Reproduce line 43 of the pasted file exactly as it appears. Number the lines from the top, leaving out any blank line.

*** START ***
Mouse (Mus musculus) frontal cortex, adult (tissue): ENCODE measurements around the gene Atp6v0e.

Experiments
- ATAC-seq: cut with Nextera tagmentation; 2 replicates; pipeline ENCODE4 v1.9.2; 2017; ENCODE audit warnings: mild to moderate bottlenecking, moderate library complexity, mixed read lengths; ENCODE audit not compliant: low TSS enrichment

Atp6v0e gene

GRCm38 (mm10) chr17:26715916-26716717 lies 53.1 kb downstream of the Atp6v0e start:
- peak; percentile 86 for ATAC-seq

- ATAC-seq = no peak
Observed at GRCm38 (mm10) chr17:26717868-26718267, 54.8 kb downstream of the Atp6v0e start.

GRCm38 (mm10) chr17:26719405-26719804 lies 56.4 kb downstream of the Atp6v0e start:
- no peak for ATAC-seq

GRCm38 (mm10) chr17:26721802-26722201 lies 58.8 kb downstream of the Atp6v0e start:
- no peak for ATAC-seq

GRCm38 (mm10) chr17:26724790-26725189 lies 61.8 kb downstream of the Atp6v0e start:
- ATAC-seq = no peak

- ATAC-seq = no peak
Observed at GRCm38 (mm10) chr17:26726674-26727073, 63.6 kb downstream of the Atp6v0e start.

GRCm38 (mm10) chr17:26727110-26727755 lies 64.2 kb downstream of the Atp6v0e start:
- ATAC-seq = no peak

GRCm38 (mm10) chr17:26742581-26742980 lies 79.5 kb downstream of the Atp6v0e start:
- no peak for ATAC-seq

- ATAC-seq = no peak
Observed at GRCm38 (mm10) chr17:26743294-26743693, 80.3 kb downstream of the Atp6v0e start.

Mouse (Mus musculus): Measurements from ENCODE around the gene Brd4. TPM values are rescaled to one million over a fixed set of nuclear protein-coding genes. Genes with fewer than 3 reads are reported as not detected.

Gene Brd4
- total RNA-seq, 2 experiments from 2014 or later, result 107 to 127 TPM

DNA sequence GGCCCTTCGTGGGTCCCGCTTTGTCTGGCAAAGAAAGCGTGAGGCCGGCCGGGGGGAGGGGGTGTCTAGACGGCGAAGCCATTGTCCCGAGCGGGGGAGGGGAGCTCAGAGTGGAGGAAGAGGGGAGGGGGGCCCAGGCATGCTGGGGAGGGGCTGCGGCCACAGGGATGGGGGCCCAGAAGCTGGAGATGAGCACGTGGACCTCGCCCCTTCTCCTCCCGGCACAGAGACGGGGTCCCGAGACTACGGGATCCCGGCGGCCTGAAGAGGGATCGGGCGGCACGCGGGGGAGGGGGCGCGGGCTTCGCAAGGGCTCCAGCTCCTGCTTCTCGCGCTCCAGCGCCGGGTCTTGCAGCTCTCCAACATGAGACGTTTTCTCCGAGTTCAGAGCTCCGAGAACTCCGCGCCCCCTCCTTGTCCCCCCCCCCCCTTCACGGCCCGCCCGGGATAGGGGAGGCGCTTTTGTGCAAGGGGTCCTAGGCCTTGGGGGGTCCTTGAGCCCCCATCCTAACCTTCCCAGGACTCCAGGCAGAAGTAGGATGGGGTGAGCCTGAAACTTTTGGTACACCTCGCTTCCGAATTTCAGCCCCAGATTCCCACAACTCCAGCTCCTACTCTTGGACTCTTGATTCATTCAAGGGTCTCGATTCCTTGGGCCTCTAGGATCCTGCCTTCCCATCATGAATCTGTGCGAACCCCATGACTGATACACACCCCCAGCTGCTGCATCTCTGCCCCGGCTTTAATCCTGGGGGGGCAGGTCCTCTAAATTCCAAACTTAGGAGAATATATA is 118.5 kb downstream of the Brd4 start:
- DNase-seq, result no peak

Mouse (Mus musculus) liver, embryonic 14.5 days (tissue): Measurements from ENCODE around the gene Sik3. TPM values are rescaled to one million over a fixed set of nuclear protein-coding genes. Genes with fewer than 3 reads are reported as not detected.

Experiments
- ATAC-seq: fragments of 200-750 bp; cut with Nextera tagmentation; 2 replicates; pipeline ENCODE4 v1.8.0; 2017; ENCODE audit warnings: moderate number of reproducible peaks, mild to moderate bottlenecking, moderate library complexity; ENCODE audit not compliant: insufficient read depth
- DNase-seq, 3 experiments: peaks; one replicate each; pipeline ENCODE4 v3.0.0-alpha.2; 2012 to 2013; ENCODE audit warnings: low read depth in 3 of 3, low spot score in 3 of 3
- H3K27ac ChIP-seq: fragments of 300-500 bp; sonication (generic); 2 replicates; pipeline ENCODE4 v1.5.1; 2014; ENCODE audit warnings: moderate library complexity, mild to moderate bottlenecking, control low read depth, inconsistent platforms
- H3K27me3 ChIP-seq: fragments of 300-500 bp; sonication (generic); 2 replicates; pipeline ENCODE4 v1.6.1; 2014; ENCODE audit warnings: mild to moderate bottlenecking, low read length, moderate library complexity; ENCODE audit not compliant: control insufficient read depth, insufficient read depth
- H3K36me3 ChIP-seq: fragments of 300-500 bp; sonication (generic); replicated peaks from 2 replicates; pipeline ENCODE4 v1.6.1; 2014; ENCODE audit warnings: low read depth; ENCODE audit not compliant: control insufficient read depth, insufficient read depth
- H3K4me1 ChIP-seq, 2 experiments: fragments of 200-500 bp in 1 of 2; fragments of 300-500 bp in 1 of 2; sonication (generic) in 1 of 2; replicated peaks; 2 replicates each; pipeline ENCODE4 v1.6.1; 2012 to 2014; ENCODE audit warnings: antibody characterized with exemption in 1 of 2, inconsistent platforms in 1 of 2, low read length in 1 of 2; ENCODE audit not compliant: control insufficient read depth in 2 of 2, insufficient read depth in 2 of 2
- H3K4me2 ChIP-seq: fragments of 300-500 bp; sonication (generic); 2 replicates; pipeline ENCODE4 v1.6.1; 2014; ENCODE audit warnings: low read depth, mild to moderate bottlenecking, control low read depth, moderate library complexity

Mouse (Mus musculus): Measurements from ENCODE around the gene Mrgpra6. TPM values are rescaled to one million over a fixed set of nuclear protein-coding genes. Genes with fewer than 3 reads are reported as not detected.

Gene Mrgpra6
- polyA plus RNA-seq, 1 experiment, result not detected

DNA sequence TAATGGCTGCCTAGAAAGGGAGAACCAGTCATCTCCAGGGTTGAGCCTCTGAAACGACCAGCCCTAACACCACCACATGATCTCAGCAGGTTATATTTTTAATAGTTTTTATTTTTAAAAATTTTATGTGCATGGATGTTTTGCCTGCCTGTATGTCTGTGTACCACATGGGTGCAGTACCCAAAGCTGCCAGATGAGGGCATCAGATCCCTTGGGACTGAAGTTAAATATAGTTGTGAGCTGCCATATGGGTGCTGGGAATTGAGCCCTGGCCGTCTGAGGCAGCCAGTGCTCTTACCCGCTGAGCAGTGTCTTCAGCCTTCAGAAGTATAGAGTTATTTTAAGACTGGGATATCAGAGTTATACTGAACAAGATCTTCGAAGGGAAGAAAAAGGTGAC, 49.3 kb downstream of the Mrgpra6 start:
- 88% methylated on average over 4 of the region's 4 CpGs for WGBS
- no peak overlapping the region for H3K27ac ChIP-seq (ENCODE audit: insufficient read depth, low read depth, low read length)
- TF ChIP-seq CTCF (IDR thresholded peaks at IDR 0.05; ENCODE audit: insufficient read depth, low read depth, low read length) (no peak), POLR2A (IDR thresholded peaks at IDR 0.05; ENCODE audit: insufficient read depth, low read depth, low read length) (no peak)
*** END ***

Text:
- TF ChIP-seq CTCF (IDR thresholded peaks at IDR 0.05; ENCODE audit: insufficient read depth, low read depth, low read length) (no peak), POLR2A (IDR thresholded peaks at IDR 0.05; ENCODE audit: insufficient read depth, low read depth, low read length) (no peak)